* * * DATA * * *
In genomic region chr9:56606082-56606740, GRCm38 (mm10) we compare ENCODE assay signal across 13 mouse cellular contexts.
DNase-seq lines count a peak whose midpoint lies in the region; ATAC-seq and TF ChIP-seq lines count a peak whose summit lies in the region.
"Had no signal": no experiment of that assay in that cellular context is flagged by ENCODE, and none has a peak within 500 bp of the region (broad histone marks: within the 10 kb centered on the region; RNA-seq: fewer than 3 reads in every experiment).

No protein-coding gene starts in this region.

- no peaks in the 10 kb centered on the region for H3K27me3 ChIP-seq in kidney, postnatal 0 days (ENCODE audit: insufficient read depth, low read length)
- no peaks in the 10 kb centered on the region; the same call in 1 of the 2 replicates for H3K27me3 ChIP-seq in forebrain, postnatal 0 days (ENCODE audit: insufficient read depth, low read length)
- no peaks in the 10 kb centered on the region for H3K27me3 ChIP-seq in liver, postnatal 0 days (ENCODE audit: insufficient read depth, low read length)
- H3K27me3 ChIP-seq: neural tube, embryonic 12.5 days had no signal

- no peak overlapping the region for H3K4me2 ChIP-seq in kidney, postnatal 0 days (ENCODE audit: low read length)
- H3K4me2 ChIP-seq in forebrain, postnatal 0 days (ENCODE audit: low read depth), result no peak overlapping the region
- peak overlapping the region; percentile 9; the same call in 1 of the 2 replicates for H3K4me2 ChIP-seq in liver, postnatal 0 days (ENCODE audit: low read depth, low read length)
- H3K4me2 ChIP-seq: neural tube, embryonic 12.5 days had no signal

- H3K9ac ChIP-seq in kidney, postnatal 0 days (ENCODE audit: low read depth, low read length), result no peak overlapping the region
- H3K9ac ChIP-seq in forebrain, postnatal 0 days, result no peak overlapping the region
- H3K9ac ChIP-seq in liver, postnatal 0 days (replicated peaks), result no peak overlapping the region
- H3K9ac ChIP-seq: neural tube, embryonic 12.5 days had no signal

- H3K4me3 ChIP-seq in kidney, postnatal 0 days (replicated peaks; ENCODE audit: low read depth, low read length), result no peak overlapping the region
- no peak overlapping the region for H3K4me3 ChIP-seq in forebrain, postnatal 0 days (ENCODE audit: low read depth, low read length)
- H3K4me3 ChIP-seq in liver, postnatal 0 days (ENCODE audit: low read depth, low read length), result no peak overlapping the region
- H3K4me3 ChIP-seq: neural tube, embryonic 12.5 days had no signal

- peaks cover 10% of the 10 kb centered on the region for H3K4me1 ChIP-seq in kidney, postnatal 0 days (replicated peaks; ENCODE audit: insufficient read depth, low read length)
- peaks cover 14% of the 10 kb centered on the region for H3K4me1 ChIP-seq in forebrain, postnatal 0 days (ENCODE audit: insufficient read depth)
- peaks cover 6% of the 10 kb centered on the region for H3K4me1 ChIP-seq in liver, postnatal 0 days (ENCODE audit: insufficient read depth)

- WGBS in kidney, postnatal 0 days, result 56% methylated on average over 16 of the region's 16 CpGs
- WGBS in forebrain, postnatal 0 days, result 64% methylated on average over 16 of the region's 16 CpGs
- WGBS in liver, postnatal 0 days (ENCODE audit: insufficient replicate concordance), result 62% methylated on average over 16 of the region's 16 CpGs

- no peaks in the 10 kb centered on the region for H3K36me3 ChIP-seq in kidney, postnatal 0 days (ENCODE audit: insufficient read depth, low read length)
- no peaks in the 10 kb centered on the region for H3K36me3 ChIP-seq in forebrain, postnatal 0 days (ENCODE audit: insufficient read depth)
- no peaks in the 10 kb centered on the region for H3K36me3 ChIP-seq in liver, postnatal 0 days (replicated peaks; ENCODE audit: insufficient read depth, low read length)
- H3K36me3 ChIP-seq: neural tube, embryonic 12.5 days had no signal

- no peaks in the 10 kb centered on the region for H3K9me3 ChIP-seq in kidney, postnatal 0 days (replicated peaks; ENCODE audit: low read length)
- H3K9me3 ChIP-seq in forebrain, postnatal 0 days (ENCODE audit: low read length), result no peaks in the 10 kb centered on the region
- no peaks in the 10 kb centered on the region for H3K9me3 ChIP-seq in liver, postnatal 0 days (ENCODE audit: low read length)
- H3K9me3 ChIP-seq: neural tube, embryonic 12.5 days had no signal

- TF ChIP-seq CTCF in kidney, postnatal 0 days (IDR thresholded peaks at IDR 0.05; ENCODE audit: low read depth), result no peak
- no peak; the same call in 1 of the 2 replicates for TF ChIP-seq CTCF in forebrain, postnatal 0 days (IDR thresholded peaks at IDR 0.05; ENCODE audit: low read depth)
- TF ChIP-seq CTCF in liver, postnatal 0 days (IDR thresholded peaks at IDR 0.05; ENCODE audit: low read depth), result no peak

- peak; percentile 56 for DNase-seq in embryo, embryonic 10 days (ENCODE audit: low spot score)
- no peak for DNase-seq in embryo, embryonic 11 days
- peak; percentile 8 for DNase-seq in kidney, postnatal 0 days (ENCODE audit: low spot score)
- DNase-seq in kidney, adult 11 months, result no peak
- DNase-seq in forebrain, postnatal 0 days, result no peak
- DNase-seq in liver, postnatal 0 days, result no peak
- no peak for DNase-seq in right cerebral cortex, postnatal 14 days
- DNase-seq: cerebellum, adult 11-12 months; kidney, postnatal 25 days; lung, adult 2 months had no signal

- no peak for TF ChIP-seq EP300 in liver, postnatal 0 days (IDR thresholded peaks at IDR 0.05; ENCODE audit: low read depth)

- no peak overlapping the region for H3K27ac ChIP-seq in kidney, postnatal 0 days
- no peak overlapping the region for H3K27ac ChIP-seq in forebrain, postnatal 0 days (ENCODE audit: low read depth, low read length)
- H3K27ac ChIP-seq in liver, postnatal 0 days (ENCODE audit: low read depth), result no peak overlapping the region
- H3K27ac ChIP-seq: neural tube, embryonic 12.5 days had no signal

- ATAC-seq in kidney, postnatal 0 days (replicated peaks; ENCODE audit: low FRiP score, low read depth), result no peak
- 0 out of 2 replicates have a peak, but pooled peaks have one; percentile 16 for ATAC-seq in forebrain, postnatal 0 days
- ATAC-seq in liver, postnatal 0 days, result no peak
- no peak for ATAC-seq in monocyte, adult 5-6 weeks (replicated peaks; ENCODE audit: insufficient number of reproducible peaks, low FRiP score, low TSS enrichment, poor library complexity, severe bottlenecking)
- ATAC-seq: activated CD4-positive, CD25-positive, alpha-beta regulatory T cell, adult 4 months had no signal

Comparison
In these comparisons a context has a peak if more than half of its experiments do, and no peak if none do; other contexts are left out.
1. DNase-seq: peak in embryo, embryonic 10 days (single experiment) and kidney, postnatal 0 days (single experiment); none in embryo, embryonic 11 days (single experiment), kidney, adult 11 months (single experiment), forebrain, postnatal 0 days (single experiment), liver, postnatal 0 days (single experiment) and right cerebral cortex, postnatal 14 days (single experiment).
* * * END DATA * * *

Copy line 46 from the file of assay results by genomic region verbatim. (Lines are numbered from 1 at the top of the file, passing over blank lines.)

- no peak for TF ChIP-seq EP300 in liver, postnatal 0 days (IDR thresholded peaks at IDR 0.05; ENCODE audit: low read depth)